Select Page

Alcohol and Weight Loss

Do alcohol and weight loss go together? If you search the web for the answer to that question, the answer you’ll probably find is ABSOLUTELY NOT! Do that search yourself. Just Google “weight loss alcohol”. Skim the first few search hits and you’ll see what I mean.

You will find many very convincing, detailed, scientific-sounding explanations for why alcohol and weight loss cannot go together, or at least why alcohol makes it extremely difficult to lose weight.

I certainly can’t definitively dispute every claim made by every expert, but I can definitely maintain my usual mantra. IT’S ALL ABOUT THE CALORIES. If your alcohol consumption doesn’t put you over your daily calorie target, then alcohol and weight loss efforts can co-exist.

As with every other topic related to weight loss, of course there may be other factors that are relevant. Some of these other factors may have an impact on your weight loss efforts. But in the end all of those “other factors” usually pale in comparison to the CALORIE COUNT when it comes to losing weight.

Remember all that when you do that suggested web research on alcohol and weight loss. Yes, maybe alcohol slows your metabolism. Maybe alcohol has other adverse physiological effects. Many argue strongly that alcohol really is one of the worst things for your health that are legally available.

Alcohol and Weight Loss: It’s practically ALL about the calories

Remember what I said above about all the negative factors related to alcohol you’ll find reported on the web. There is one critical element that tends to minimize the relevance of all those health risks: You really can’t consume very much alcohol and stay within your calorie limits.

This no different than saying that eating a lot of refined white sugar is incompatible with health and weight loss. If you’re targeting a daily calorie limit of 1500, how much refined white sugar are you really going to be able to consume anyway? One cup of white sugar contains 773 calories. That’s more than half your 1500 calorie target, so is that going to replace your lunch or your dinner?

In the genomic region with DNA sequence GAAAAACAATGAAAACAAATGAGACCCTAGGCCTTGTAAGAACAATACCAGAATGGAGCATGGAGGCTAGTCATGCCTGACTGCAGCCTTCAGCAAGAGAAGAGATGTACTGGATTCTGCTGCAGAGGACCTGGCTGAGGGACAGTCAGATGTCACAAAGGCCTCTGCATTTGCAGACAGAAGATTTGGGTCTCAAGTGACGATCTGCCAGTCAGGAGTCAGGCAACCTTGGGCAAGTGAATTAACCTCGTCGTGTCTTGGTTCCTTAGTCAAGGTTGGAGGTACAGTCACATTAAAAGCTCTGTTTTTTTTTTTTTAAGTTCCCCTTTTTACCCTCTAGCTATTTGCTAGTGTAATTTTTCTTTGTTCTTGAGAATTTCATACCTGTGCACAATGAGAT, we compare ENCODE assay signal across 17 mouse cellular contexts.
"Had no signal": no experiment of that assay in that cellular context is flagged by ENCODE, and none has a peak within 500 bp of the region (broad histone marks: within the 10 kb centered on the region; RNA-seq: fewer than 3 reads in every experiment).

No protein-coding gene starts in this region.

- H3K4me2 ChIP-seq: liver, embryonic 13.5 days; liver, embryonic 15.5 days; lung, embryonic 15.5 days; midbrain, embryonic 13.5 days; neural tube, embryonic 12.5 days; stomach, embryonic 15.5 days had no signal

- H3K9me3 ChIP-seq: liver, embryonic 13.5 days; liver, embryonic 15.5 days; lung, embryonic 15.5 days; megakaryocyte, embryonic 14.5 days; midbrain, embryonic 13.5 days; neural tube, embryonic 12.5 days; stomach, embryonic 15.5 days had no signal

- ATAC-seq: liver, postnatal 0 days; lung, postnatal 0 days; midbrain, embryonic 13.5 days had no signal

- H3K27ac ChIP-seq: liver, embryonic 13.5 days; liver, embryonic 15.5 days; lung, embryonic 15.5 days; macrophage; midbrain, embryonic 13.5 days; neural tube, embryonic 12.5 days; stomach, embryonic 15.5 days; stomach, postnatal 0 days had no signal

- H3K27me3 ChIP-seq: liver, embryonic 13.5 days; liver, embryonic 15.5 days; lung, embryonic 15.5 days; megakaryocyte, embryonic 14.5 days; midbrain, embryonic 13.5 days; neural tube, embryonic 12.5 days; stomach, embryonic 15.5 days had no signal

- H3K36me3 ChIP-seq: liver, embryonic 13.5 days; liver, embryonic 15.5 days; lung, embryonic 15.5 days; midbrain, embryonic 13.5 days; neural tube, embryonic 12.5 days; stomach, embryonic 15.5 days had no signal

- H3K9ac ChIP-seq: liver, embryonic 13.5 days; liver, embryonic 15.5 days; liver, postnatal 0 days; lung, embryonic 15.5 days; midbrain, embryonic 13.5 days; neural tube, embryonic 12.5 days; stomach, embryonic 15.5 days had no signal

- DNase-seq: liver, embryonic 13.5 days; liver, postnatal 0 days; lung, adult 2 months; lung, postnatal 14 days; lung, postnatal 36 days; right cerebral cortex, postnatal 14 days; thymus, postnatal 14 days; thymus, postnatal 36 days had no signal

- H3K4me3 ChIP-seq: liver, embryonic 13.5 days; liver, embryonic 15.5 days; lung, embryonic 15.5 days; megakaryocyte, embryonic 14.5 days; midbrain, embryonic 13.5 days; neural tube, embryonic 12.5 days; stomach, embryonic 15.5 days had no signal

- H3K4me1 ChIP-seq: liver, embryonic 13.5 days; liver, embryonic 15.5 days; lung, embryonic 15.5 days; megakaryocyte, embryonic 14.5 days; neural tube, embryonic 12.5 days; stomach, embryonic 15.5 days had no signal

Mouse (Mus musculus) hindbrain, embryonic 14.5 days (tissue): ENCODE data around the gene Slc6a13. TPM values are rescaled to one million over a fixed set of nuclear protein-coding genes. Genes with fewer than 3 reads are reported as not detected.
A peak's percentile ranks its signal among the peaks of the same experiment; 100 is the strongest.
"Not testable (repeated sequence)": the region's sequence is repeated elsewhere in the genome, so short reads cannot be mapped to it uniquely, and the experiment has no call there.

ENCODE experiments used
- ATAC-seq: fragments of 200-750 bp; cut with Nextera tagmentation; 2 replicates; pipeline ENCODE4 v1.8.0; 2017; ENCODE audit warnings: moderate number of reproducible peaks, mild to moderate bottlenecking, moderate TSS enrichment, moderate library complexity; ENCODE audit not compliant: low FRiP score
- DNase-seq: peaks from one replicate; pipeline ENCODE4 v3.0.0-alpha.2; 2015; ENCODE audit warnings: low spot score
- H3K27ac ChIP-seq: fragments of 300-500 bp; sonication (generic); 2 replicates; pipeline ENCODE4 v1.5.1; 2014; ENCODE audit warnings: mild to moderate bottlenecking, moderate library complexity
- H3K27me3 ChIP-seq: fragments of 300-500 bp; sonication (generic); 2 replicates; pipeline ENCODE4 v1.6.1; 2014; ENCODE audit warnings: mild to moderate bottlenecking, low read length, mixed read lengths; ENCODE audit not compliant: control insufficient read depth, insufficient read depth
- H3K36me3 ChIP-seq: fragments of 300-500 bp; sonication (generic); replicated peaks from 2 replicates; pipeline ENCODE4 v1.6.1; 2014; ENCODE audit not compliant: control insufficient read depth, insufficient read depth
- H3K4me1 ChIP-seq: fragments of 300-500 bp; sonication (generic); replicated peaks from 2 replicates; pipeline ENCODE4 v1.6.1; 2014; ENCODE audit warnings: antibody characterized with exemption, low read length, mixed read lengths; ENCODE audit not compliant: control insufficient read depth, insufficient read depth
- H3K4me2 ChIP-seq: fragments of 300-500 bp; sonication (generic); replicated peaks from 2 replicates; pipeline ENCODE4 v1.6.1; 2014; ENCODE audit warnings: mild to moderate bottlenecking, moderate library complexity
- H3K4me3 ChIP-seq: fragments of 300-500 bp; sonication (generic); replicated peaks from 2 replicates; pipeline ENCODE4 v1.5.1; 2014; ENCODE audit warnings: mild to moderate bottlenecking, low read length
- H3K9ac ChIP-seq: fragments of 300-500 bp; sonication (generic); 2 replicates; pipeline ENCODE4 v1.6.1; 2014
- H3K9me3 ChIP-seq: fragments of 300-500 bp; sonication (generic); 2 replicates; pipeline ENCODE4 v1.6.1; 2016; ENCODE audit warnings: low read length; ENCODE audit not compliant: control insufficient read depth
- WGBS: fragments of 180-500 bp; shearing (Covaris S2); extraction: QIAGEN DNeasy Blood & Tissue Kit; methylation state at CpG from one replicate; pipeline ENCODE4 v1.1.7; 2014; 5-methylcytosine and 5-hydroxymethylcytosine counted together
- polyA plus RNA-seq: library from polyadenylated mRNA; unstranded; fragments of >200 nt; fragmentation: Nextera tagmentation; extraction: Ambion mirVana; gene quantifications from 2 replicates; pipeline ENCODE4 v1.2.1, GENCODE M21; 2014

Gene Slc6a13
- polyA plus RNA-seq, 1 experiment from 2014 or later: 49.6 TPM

The point is that your weight loss calorie limit places a tight lid on how many “bad” things you can fit in. Six fluid ounces (176g, or “one glass”) of red wine has 150 calories.

For most people, depending on weight, 1500-2000 calories per day is a reasonable weight loss target. Elsewhere on this site I try to illustrate exactly how low-cal 1500 calories/day is by pointing out that a very dry tuna sandwich has 470 calories. And that’s not a real tasty tuna sandwich like you might buy at a restaurant or store. That’s a tuna sandwich that would leave your cat asking “Where’s the REST of my dinner?”

Well, if you can eat only the equivalent of two tuna sandwiches and thereby leave 500 calories remaining in your calorie budget for the day so that you can have a few glasses of wine INSTEAD of dinner (not WITH your dinner), you’ll still lose weight.

I don’t really recommend liquid dinners like this. There are surely healthier things you could use your calorie budget on. But alcohol and weight loss are NOT mutually exclusive.



Return to Weight Loss Topics from Alcohol and Weight Loss

Return to Home from Alcohol and Weight Loss


Pin It on Pinterest

Share This